To install postgresql in Ubuntu or Linux Mint issue the command
$sudo aptitude install postgresql

Apt will download and install the necessary packages for you to use the postgresql server on your computer. However, postgresql will not be started immediately and if you use a command like psql to connect to it, you would probably get an error like:
psql: could not connect to server: No such file or directory
Is the server running locally and accepting
connections on Unix domain socket "/var/run/postgresql/.s.PGSQL.5432"?

To start the server
$sudo /etc/init.d/posgresql start
However on my installation, I got an unknown command error. A bit of digging showed that there was no object called postgresql in the /etc/init.d directory. A quick ls at /etc/init.d showed that the link was actually postgresql-8.2. So if the previous command to start the server does not work, a bit of digging around would help to find the correct name.

Or of course, you could just restart the damn box. :-)

The server is now installed and started. We now have to create a user who can create a database. Or as postgresql is fond of saying, we need to define a role.
We log into the postgres profile of bash:
$su - postgres

Create a new user with database creation permissions as
$createuser -d -S -R -P graydot

You will be prompted for a password and then to reenter the password.

This command in effect tells postgresql to create a user of name ‘graydot’ with database creation permissions (-d), no super-user permissions (-D) and no permission to add roles (-R). The characters in small case for these option allot permissions and the capitals disable them. You should replace ‘graydot’ with your account user name.

We now check if the user has been created as required. Open the Sql prompt by using the command line tool ‘psql’
$psql postgres

At the prompt type
#select * from pg_shadow;

You should see something like

usename |usesysid | usecreatedb | usesuper | usecatupd |passwd | valuntil | useconfig
-----------+---------+-------------+----------+-----------+---------------+----------+-----------
postgres| 10 | t | t | t | | |
jsemmanuel | 16387 | t | f | f | md5114afb9a66 | |
(2 rows)

Exit psql by typing q
Logout out of the postgres profile by typing exit once

You are now in your user profile.

We now intend to create a database. The createdb command is used to create a new database in postgresql.
$createdb test_db

A new database of the name test_db is now created with the owner set to the currently logged in user.
Open the SQL prompt with the psql command.
$psql test_db

At the sql prompt, type 'l' to see a list of databases and their owners.

These are the basics of installing postgresql in the simplest way possible, upto the step of creating a database. I will be posting more as time permits. This will go up as a tutorial on my website when I finally get around to bringing it up.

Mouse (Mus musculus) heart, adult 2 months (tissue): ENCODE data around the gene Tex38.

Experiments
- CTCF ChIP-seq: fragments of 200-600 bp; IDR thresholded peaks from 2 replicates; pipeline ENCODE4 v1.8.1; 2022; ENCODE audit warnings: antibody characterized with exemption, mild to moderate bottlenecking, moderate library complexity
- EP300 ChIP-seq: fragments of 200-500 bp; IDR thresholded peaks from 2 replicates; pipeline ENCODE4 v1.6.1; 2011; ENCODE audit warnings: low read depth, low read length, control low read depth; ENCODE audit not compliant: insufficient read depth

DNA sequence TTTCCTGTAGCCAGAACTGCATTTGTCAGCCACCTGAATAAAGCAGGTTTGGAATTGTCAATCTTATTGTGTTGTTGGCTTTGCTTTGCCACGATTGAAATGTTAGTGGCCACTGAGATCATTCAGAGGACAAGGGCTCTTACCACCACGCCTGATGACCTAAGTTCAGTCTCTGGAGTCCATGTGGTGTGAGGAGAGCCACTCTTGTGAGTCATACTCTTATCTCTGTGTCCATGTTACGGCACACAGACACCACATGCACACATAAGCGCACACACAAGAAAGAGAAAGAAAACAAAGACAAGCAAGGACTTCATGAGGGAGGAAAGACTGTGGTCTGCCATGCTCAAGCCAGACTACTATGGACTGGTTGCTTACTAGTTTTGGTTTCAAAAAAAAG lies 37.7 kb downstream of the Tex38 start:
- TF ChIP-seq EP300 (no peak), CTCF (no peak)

Downloading Google Videos

I recently looked up a few videos by Randy Pausch, one was his ‘last lecture‘ and the other was on time management. The former was on Youtube and the other was on Google Videos.

The Youtube video was easy to download with youtube-dl on my Linux Mint Distro, (for how to do this, look up this simple tutorial) but I was stuck on the Google Video. Google Video apparently doesn’t have any download link and is not popular enough for developer to have tools designed for it yet.

I tried ‘Flash Video Resources Downloader’ firefox extension, but it open up a website which says that the flv file is not accessible. I finally had to give up on that and begin some frantic googling.

Jason Striegel at hackszine has made a cool script which seems to work excellent. I have the video downloading in the background at present. The file is 171 mb and the download speed is only like 15 kBps, so it is gonna take some time.

I just need to create a bookmark containing a certain javascript code. In Firefox, I cannot add a bookmark with the address entered manually, so i just bookmarked a page at random, then went to Bookmarks|Organize Bookmarks, selected the previously created bookmark and edited its properties to point to the script he mentions.

This is the exact command for Google Video
javascript:window.open(unescape(document.getElementById('VideoPlayback').src.match(/videoUrl=([^$)]*)/)[1]));

And this is for Youtube
javascript:window.open('http://youtube.com/get_video?video_id='+window.location.href.split('?')[1].match(/v=([^(&|$)]*)/)[1]+'&t='+document.getElementById('movie_player').src.match(/t=([^(&|$)]*)/)[1]);

On a side note, the file downloaded will be ‘get-video.flv’ at your default download location or wherever you ask it to download. I can foresee some problems with multiple video downloads in some situations, but firefox just appends a (#) at the end of the video so generally it should not be a problem.